[squid-dev] [PATCH] Purge cache entries in SMP-aware caches
rousskov at measurement-factory.com
Sat Aug 5 06:09:24 UTC 2017
On 08/04/2017 01:52 PM, Eduard Bagdasaryan wrote:
> To avoid this 'going around releaseRequest() API' I would like
> to suggest renaming 'RELEASE_REQUEST' flag to something
> more suitable, e.g., 'ENTRY_REUSABLE' and adding a helper
> API avoiding direct flag manipulation. This would not contradict
> with the existing setReleaseFlag() meaning (i.e., "marking the
> corresponding entry for eventual removal"), adding an additional
> meaning (i.e., since then, the entry is not suggested to be re-used
> by others).
Let's focus on the flag meaning. We can always rename it later (or even
in this project). It is the flag meaning that should drive our primary
decisions, not the letters spelling flag's name.
My response has three parts. Most readers may want to skip the first two
parts. I left them to document my thought process in case I missed
something important in my reasoning; the surprising (to me) final
conclusion ended up being rather far from where I started!
== Part I. Simplify by replacing "A or B" with "B" ==
I like the overall direction of your proposal, but I wonder whether we
really have to _add_ the new/proposed "not reusable" meaning to the
old/implied "marked for removal" meaning. Can we just define the flag to
mean "not usable for new Store clients"?
1. The old code that removes idle RELEASE_REQUEST entries from Store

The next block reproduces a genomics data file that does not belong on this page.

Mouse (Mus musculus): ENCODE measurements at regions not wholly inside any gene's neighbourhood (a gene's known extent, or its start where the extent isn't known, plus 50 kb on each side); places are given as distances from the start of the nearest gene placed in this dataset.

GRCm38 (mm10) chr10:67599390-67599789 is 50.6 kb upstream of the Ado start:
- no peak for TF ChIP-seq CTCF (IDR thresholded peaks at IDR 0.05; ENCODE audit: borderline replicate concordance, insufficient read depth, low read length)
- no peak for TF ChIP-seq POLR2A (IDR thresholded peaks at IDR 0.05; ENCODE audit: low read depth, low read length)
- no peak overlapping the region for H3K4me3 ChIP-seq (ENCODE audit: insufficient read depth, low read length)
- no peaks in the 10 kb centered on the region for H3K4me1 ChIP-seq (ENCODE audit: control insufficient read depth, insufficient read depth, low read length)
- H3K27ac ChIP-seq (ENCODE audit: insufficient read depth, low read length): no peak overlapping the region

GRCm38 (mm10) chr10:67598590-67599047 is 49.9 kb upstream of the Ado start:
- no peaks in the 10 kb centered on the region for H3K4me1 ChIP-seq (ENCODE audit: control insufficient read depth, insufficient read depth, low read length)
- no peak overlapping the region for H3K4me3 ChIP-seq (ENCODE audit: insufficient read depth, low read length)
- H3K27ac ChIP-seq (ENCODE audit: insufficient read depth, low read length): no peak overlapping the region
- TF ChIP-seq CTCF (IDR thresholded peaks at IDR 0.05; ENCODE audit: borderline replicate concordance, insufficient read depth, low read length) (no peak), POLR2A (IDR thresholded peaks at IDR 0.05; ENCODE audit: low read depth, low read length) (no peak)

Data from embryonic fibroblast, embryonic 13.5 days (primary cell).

would still work fine: It will be removing idle entries that cannot be
used by anybody. Clearly, removing such entries is logical/natural.
2. Old StoreEntry::release() would still work fine: If it cannot remove
the entry immediately, it will mark it unusable for new clients, knowing
very well that code in #1 will remove such entries (when they become
idle), eventually achieving the result desired by the release() caller.
3. The old StoreEntry::releaseRequest() hack continues to be nothing
more than a temporary hack for callers that are (possibly justifiably!)
afraid of calling release(). No need to discuss it at this high level.
4. The old storeCreatePureEntry() would be able to use the new
StoreEntry::banFutureReuse() or a similar treat-as-private flag-setting
method without raising the same red flag I raised in my review (I will
still argue for moving/changing that code for other reasons, but at
least that it would not look so out of place anymore).
Is there any code that really needs to interpret the RELEASE_REQUEST
flag itself as something other than "unusable for new Store clients"?
If there is no such code, then I have another question: Why do we need
this flag at all? It is answered in Part II.
== Part II. Simplify further by replacing big "B" with small "b" ==
We already have private keys that mean almost the same thing. You have
touched upon this conflict in your email (thank you for carefully
thinking about this!):
> This intersects a little with the existing 'private entries'
> definition. However, private entries may eventually become public,
> while an entry with ENTRY_REUSABLE unset, would stay 'private'
> until it is removed.